Interpretation of the Charter
Edited By: Bruno Simma, Daniel-Erasmus Khan, Georg Nolte, Andreas Paulus, Nikolai Wessendorf, (Assistant Editor)
- UN Charter — Treaties, interpretation — Vienna Convention on the Law of Treaties — Customary international law — United Nations (UN)
Prof. Dr. Stefan Kadelbach
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1 The interpretation of the Charter is a cognitive process which precedes any act of application and thus any attempt to fill its institutional design with life. The line is difficult to draw, the more so since practice is often intuitive and does not necessarily result from an intentional act of interpretation. In general treaty law, however, interpretation and application are distinct concepts. Interpretation is an intellectual exercise whereas application transforms a rule into social facts. Both are supposed not to modify the obligations agreed upon in a way which amounts to an amendment. Practice, interpretation, and modification are interdependent. Application implies interpretation, but consulting (p. 73) practice is also a means to enquire into the intentions of the parties.1 Practice often takes a direction which was not envisaged at the time the treaty was negotiated, thus raising the question when the border to revision is transgressed (Arts 108 and 109 UNC), but it also influences the interpretation of what undue modification may be. Rules on Charter interpretation are thus supposed to answer the questions as to how to indicate in which directions the practice of the UN may develop, to identify the line between concordant practice and ultra vires acts, and in whose power it is to resolve doubt and conflict.
2 In order to address these questions, four different approaches are taken. The first of them corresponds with classical positivism and is found in the early Charter commentaries. Accordingly, there is a spectrum of possible results of interpretation, and to leave this spectrum is only permitted if the formal revision procedure is followed. The tools for interpretation are provided by general international law, and it does not make a fundamental difference whether they are applied to a bilateral agreement or to the constituent instrument of the UN.2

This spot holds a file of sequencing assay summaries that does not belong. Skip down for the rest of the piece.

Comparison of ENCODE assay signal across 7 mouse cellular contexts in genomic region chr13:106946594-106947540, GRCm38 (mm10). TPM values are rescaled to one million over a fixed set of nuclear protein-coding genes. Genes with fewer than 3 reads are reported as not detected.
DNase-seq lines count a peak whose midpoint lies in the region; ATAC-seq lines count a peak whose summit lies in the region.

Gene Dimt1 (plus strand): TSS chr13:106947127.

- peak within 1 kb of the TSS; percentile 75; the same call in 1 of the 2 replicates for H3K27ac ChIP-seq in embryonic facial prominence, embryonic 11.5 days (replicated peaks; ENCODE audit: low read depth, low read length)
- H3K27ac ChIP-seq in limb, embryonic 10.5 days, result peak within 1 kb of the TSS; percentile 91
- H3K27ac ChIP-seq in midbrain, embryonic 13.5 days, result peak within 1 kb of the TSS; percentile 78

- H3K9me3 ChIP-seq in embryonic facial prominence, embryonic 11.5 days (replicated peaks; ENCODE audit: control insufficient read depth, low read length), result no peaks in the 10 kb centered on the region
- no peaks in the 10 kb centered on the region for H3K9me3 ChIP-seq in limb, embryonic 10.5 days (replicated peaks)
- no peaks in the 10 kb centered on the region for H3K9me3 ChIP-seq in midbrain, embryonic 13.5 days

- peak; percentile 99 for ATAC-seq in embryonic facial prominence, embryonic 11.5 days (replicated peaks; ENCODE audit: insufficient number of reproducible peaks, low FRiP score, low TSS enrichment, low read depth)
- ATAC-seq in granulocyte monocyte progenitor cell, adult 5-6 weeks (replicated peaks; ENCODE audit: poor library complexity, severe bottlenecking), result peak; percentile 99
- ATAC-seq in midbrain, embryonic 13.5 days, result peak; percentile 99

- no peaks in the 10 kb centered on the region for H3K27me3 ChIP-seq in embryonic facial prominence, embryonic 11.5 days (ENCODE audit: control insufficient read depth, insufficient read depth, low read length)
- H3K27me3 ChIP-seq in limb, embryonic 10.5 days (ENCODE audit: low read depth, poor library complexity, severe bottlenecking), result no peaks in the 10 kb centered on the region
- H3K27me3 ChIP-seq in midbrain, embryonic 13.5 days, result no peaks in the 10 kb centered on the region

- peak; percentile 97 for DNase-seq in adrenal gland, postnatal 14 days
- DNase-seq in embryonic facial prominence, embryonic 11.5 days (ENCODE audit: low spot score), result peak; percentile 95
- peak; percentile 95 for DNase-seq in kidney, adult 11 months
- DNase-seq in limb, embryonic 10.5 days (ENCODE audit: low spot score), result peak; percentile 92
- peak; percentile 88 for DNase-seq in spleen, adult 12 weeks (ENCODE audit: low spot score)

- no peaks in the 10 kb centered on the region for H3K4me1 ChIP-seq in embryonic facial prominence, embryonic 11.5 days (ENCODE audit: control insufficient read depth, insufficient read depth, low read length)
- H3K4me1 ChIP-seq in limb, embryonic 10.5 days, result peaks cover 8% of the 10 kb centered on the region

3 By contrast, the second tradition of thought propounds more or less strong versions of international constitutionalism.3 Such notions start from the assumption of unity in international law and suppose that some of its norms are placed on a higher rank. International law would have to be interpreted against the background of norms of such a constitutional character. Along these lines, the Charter may be seen as the most important, if not the only, source of international constitutional law.4 Here, two variants can be discerned, one taking the whole of international law as a constitutional system, whereas the other would concentrate on the Charter alone as the ‘higher law’,5 as expressed in its primacy clause in Art. 103 UNC.6 One of the consequences of such a constitutionalist approach on interpretation might be that practice of the UN institutions could be checked against their ‘constitution’.7 Another possible outcome, even though rarely expressly stated, would be that interpretation itself is informed by constitutional law principles,8 whatever this means in specific cases. In all variants of constitutionalism, (p. 74) interpretation is rather guided by an idea of an ‘objective’ existence of the constitutional instrument than by the motive to identify the original intentions of the parties.9
4 Both positions encounter canonized objections. Whereas the positive law approach appears to overstate the self-contained character of law and to neglect the political implications of Charter practice, emphatic constitutionalism risks presupposing what can only be the result of interpretation, namely that the Charter fulfils a constitutional function. Both approaches, therefore, have evoked critique voiced by proponents of legal or poli